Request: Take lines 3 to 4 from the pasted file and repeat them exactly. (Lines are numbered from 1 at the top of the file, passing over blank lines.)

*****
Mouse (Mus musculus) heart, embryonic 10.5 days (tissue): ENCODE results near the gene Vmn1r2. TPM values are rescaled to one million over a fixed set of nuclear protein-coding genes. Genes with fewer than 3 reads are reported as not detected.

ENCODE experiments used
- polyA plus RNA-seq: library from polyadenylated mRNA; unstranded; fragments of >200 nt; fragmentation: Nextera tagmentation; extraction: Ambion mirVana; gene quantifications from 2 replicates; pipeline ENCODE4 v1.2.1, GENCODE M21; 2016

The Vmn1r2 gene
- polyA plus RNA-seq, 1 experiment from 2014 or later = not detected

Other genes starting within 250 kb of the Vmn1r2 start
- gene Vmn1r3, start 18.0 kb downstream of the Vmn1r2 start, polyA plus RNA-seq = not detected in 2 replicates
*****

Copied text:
- polyA plus RNA-seq: library from polyadenylated mRNA; unstranded; fragments of >200 nt; fragmentation: Nextera tagmentation; extraction: Ambion mirVana; gene quantifications from 2 replicates; pipeline ENCODE4 v1.2.1, GENCODE M21; 2016

The Vmn1r2 gene